THE STATUE OF GREYFRIARS BOBBY
The statue is located at George IV Street
Bobby was described as a Skye Terrier
dog that became famous in 19th-century Edinburgh, Scotland.
Bobby belonged to John Gray, who
worked for the Edinburgh City Police as a night watchman, and the
two were inseparable for approximately two years. Then, on 15 February
1858, Gray died of tuberculosis. He was buried in Greyfriars Kirkyard,
the graveyard surrounding Greyfriars Kirk in the Old Town of Edinburgh.
Bobby, who survived John Gray by 14 years, is said to have spent
the rest of his life sitting on his master's grave. A more realistic
account has it that he spent a great deal of time at Gray's grave,
but that he left regularly for meals at a restaurant beside the
graveyard, and may have spent colder winters in nearby houses.
In 1867, when it was pointed out
that an unowned dog should be destroyed, the Lord Provost of Edinburgh,
Sir William Chambers (who was also a director of the Scottish Society
for the Prevention of Cruelty to Animals), paid for a renewal of
Bobby's licence, making him the responsibility of the city council.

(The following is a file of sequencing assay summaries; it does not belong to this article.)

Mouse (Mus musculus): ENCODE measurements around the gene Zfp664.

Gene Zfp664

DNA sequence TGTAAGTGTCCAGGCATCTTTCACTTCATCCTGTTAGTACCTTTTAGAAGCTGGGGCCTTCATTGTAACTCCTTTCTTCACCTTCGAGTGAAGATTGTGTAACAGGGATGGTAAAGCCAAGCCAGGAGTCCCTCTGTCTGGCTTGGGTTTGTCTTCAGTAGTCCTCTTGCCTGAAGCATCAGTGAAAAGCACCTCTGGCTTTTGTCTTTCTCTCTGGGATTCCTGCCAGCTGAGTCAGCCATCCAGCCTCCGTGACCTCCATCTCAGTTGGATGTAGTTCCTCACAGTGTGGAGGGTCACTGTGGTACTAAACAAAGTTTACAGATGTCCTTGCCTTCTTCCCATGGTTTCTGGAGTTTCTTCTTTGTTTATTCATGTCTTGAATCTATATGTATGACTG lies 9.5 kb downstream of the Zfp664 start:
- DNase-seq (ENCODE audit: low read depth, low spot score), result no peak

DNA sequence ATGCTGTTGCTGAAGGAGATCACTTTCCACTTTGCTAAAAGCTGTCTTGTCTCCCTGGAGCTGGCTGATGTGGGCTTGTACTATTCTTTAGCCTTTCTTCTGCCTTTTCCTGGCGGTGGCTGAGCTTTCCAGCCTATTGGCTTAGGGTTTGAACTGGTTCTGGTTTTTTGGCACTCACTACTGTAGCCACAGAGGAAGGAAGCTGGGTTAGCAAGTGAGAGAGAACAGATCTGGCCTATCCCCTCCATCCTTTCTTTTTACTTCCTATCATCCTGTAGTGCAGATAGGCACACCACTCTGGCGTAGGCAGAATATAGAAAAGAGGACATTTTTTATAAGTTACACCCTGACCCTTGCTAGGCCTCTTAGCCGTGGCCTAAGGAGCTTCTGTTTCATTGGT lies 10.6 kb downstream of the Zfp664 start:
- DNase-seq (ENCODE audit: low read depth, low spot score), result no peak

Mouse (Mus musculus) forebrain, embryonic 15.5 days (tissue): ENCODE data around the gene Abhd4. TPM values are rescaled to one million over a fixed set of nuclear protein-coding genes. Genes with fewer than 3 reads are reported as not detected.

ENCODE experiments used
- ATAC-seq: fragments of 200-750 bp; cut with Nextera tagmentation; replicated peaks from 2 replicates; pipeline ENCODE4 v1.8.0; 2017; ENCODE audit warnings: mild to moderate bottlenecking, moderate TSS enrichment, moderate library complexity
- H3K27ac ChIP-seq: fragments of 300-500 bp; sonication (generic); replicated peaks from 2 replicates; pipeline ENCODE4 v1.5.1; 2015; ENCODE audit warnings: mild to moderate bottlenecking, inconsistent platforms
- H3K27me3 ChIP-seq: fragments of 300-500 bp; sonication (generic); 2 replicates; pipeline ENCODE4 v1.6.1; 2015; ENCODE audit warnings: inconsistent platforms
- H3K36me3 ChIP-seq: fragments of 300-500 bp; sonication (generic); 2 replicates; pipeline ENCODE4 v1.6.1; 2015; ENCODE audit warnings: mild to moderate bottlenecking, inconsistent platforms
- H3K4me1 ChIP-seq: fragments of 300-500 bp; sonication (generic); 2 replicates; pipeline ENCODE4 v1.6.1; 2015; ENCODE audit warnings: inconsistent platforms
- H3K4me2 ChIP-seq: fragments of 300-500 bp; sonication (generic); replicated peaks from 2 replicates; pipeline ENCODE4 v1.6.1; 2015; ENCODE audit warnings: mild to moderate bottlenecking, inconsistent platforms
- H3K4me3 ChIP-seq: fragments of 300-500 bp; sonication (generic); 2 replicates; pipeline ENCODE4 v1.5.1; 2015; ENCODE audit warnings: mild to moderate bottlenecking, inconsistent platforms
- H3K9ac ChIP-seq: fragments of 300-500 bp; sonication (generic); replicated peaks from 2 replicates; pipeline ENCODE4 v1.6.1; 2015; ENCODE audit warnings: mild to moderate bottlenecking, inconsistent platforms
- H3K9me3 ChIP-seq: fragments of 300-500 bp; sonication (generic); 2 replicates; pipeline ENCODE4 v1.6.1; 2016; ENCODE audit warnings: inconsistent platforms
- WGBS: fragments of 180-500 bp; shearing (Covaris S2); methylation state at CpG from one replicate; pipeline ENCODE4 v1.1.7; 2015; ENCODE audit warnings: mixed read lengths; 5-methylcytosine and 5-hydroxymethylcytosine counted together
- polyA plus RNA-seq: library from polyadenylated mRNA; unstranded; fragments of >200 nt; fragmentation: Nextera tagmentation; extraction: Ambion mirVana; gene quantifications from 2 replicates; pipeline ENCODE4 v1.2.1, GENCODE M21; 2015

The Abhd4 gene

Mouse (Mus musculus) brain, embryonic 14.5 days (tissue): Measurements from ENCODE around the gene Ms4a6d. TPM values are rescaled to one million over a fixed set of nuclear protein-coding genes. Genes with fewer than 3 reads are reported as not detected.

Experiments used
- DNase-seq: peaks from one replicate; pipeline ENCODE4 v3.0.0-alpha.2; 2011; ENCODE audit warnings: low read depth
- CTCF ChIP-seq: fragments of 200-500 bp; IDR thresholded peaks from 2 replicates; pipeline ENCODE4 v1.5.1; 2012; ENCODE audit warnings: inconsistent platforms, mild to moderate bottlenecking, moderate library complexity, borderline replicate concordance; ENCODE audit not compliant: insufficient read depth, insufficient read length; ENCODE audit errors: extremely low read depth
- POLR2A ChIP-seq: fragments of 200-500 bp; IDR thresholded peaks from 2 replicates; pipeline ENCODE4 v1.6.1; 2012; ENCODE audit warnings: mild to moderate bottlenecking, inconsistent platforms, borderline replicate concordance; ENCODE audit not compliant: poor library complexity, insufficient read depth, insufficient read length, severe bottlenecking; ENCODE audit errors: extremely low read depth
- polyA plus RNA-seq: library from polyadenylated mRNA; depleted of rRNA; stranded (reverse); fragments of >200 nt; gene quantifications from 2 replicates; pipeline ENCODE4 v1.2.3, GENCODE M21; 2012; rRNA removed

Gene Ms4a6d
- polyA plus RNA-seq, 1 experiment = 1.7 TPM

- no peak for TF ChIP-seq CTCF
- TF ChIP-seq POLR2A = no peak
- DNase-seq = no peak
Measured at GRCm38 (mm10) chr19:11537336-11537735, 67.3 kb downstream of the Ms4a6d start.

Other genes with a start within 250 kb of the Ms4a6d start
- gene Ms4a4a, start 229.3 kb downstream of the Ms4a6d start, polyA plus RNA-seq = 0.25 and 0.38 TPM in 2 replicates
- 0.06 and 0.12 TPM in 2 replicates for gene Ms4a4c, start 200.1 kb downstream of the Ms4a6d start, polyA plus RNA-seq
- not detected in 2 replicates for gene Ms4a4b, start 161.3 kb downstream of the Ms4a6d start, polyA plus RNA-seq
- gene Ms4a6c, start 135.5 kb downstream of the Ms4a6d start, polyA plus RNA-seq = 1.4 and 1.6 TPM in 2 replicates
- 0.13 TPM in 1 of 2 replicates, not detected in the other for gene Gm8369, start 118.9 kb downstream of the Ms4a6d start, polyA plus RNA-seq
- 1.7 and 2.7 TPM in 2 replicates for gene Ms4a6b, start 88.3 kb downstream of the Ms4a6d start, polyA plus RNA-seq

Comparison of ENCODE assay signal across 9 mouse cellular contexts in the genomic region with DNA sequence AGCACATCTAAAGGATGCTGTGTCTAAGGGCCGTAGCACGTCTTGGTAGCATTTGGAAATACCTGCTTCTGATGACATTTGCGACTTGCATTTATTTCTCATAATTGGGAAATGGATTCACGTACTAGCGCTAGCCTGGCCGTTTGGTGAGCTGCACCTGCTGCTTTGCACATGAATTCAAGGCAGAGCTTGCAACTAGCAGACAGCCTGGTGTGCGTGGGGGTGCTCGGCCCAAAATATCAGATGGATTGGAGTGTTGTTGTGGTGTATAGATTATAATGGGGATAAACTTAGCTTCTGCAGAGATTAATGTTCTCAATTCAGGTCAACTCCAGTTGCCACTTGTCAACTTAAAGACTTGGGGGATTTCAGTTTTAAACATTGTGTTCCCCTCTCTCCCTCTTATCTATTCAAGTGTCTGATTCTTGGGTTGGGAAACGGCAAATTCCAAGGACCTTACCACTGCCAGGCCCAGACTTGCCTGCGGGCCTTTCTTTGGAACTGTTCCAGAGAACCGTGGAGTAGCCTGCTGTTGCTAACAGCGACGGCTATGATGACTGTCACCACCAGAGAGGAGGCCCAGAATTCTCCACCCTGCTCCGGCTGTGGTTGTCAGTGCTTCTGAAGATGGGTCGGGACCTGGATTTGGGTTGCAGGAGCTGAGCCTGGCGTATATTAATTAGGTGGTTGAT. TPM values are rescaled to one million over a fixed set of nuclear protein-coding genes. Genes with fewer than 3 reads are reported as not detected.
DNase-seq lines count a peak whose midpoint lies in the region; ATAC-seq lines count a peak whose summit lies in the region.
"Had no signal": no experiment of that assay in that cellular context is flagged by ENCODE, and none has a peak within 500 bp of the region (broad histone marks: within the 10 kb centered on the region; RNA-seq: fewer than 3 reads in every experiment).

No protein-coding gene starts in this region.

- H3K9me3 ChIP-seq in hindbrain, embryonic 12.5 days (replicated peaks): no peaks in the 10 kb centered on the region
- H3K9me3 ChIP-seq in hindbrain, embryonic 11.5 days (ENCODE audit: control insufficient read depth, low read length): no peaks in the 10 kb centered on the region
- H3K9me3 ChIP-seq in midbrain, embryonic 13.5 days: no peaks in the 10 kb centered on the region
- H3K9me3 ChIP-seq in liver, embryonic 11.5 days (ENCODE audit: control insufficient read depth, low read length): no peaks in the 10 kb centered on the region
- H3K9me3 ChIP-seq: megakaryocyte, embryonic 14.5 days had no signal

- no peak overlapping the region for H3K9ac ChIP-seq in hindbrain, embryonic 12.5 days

Bobby died in 1872 and could not
be buried within the cemetery itself, since it was consecrated ground,
instead he was buried just inside the gate of Greyfriars Kirkyard,
not far from John Gray's grave. His headstone states, "Greyfriars
Bobby - died 14th January 1872 - aged 16 years - Let his loyalty
and devotion be a lesson to us all".
His intense loyalty made Bobby popular
with dog lovers, who spread and embellished the story.
Today, a small statue of Greyfriars
Bobby stands in front of a pub, also called Greyfriars Bobby, which
is located in front of Greyfriars kirkyard. The statue originally
faced toward the graveyard and pub but has since been turned around,
allegedly by a previous landlord of the pub so that the pub would
appear in the background of the many photographs that are taken
Guided tours of the kirkyard are
given by a number of groups, including the Greyfriars Bobby Walking
Theatre and the Greyfriars Kirkyard Trust.
THANKS TO WIKIPEDIA
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